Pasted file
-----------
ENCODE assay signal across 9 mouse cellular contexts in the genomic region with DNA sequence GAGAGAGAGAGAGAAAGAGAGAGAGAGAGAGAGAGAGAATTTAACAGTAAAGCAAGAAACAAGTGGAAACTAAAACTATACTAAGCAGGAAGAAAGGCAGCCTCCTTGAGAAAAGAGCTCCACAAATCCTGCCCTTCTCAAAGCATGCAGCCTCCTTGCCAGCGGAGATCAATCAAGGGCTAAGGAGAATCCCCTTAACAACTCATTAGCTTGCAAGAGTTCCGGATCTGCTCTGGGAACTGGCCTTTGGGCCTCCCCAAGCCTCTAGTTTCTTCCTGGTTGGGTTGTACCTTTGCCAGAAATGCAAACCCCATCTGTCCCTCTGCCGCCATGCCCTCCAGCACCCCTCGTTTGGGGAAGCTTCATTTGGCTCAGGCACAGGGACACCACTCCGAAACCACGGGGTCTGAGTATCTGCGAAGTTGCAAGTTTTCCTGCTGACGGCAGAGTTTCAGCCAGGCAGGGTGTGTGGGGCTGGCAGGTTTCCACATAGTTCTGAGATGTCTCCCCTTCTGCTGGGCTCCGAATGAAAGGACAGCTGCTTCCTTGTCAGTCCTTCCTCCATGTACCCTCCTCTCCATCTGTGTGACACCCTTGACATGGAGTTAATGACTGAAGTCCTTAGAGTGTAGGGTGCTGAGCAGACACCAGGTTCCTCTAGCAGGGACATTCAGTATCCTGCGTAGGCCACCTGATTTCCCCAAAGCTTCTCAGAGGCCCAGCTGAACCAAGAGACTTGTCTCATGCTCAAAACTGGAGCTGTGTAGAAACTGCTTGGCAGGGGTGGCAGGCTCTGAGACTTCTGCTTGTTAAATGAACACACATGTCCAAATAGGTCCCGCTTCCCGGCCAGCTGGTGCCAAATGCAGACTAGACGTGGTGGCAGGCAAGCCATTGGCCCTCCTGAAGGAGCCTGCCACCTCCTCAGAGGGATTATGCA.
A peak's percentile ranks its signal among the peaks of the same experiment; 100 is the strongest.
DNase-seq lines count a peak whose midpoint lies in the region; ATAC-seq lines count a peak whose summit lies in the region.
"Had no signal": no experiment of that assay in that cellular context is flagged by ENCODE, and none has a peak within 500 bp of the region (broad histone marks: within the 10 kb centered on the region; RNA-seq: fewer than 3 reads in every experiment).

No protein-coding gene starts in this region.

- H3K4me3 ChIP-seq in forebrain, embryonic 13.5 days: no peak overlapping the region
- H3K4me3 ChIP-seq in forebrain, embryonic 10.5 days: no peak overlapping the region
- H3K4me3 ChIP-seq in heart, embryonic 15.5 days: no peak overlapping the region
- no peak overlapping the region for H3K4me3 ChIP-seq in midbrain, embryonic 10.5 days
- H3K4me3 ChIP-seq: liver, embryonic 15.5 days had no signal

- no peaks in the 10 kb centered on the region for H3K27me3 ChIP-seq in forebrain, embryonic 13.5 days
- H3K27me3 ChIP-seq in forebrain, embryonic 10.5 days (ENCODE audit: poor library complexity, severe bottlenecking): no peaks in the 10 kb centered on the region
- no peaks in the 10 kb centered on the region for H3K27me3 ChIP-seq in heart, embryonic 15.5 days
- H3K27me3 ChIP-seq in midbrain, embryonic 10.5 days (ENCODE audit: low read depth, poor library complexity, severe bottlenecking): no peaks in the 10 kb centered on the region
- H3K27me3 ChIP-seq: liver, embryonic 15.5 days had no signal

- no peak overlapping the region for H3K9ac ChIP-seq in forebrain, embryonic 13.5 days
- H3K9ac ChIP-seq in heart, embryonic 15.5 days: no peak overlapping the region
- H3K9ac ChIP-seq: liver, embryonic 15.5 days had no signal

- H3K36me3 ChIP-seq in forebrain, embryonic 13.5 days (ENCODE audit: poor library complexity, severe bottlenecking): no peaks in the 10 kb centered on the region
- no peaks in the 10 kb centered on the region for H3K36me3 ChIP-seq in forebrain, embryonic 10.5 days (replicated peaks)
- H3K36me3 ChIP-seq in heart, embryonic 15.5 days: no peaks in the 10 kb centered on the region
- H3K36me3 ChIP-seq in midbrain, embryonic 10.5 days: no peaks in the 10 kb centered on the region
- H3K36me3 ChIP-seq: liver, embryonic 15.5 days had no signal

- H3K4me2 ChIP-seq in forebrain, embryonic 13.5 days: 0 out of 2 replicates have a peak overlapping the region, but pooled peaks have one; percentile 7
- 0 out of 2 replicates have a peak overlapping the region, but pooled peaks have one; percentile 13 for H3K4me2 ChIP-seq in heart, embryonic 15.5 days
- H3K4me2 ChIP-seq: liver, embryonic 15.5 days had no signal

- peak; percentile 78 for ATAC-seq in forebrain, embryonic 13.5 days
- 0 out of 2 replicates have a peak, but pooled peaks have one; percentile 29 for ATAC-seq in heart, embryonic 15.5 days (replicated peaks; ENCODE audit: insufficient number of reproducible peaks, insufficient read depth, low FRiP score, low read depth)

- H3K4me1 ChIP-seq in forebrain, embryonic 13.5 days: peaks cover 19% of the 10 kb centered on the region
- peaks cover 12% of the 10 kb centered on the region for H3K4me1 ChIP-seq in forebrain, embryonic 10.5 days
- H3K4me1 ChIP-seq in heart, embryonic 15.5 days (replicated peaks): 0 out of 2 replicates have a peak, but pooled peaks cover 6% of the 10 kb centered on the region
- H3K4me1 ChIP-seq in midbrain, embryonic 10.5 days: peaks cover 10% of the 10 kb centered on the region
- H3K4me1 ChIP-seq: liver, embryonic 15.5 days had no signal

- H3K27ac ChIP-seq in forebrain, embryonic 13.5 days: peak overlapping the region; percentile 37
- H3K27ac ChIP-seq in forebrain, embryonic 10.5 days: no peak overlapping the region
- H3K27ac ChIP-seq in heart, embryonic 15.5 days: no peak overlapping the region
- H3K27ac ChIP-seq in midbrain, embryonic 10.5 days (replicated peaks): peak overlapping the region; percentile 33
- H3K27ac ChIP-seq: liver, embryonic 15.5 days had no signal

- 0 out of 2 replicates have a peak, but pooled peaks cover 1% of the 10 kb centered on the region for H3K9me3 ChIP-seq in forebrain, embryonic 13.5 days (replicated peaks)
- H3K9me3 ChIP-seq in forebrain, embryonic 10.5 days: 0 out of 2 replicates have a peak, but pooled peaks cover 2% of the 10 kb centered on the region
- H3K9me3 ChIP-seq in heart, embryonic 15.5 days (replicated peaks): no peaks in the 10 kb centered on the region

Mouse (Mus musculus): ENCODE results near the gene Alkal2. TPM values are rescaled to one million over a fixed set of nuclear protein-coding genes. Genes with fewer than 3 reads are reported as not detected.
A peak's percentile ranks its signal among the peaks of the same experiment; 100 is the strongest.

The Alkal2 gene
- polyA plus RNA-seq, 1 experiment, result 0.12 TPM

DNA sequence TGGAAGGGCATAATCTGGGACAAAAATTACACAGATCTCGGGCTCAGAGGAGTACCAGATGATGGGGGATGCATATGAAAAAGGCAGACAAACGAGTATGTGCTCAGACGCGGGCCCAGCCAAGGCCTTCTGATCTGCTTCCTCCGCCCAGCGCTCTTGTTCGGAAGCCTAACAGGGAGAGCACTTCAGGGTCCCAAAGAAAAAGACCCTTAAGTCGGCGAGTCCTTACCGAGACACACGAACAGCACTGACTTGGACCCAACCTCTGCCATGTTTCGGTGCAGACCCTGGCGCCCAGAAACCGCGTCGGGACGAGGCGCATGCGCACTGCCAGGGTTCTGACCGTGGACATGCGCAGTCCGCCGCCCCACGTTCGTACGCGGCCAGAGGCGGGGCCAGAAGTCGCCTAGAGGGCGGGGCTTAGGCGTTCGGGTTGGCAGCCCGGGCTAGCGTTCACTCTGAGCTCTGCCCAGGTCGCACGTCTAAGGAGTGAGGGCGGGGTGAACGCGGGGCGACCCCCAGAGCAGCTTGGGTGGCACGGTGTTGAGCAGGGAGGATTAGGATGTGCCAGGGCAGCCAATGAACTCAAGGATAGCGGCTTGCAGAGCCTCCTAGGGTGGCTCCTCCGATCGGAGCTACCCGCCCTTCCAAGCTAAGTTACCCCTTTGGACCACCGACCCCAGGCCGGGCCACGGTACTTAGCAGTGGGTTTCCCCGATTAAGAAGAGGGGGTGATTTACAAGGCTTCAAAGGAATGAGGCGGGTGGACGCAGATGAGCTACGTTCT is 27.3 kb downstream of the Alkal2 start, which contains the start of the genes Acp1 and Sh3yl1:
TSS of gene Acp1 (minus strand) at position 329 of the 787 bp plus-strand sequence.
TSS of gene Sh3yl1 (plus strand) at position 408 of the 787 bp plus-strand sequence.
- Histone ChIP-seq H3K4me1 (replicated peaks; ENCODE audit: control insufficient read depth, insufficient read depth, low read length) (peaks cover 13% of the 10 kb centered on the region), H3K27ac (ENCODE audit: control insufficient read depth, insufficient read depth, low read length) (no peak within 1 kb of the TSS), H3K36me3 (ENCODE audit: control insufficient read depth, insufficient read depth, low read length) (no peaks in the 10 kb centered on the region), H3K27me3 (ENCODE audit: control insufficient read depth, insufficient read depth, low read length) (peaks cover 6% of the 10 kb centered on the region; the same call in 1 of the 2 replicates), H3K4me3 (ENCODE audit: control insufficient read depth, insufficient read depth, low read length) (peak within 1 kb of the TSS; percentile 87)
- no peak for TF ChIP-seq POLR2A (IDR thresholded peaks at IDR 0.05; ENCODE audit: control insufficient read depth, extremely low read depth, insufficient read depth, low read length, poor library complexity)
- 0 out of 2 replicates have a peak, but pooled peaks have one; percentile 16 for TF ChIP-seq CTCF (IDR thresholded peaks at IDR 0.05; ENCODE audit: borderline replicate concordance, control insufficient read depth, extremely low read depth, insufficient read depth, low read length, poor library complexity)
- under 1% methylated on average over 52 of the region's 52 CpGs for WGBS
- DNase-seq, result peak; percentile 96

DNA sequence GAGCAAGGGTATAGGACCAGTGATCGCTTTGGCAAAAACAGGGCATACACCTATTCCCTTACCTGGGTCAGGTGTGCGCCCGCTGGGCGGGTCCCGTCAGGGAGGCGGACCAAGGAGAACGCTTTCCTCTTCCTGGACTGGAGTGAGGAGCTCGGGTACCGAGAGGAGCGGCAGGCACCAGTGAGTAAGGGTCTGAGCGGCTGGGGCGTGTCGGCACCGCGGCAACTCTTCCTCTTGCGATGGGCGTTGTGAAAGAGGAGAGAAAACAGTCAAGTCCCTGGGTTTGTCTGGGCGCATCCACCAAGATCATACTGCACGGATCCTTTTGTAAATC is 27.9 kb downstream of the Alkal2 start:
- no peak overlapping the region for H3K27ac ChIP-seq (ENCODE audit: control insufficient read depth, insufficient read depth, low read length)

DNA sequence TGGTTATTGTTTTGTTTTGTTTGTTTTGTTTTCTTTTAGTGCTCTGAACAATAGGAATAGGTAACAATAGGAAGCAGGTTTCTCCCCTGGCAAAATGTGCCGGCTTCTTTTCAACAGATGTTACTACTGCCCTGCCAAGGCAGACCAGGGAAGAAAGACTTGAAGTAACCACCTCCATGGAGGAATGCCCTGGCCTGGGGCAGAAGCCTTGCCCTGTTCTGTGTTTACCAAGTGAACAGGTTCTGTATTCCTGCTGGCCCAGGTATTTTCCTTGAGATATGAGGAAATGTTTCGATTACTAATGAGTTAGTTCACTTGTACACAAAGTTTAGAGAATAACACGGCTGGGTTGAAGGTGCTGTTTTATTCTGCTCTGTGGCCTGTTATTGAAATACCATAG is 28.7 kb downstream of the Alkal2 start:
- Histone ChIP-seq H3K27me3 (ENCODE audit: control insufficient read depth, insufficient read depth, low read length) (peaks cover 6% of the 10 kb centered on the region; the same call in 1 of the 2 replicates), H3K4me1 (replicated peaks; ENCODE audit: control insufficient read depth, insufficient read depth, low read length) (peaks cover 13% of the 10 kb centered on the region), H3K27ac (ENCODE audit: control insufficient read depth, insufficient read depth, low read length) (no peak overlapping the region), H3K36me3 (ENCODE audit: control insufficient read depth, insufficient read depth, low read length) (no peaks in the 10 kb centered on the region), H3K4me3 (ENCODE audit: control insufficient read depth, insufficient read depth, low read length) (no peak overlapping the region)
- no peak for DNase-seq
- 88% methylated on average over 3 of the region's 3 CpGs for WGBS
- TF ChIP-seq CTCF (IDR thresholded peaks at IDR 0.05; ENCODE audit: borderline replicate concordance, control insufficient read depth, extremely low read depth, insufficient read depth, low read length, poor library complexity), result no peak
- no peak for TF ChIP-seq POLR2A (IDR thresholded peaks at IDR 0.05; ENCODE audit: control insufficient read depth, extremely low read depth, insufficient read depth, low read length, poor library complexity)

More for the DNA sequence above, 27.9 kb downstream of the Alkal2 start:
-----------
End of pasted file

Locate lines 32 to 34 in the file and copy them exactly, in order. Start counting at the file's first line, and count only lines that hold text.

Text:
- H3K4me1 ChIP-seq in midbrain, embryonic 10.5 days: peaks cover 10% of the 10 kb centered on the region
- H3K4me1 ChIP-seq: liver, embryonic 15.5 days had no signal

- H3K27ac ChIP-seq in forebrain, embryonic 13.5 days: peak overlapping the region; percentile 37